The world's first rib-eye steak made using a 3D printer and reportedly just as juicy and tender as the real thing has been unveiled.
This lab-grown replica meat product is made using cow cheek swabs without the need for slaughterhouses.
And Aleph Farms is raising the stakes with plans to sell thin slices of their "Frankenstein dish" in fancy restaurants for an estimated $50 (£36) each next year, the MailOnline reports.
The Israeli company's scientists created their ribeyes by harvesting and cultivating real cow cells in a lab.
Their custom-built 3D bioprinter uses them as 'ink' to piece together a rib-eye.
Aleph claims the lab-grown meat is delicious and juicy like authentic ribeye bought from a butcher and it's reportedly the first time the technique has ever been used.
Every one of its steaks is made from two cows – Alberto and Gertrude – at is Tel Aviv facility.
Cells taken from the bovines are cultivated in two incubators named after the animals and designed to mimic the conditions inside a cow.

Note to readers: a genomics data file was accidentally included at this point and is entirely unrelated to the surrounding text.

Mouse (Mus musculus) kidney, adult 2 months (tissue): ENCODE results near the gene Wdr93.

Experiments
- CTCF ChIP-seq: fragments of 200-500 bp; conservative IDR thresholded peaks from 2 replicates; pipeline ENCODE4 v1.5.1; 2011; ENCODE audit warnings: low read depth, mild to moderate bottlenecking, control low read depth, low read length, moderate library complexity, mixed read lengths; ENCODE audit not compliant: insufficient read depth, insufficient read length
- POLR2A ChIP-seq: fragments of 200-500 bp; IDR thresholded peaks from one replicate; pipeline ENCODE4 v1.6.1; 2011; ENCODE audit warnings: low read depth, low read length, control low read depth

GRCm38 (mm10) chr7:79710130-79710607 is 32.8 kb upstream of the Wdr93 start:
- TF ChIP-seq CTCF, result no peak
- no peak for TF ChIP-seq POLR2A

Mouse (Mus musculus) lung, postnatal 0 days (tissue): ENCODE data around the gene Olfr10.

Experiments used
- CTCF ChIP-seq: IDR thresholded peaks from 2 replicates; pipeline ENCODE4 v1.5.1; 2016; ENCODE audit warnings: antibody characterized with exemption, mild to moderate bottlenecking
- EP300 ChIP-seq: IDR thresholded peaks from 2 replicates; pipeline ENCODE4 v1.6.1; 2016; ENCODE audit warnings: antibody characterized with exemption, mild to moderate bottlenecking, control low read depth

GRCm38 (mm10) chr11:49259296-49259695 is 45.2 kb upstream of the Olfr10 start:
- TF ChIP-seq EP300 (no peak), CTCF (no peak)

They include support cells, fat cells, blood vessel cells and muscle cells which are used to 'print' the meat product.
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It's a step up in complexity for Aleph which began by creating mince meat and chicken nuggets which did not require an abattoir.
In 2018 it revealed a thin-cut steak which Didier Toubia, CEO of Aleph Farms, reckoned had between 60 to 70% of the taste and flavour of the real thing.
This previous version of the meat was not made with the same 3D printing technology as the ribeye.
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The company believes its new method is a major leap forward towards its dream of creating "a more sustainable, equitable and secure world".
Currently, the lab-grown steaks are far more expensive than their organic counterparts.
This is generally due to limitations of resources and expertise, but Aleph hopes to upscale its production in the coming years.
Mr Toubia told MailOnline the thin-cut steak will be available in some high-end restaurants next year. It was previously estimated one thin-cut steak would cost $50 (£36).
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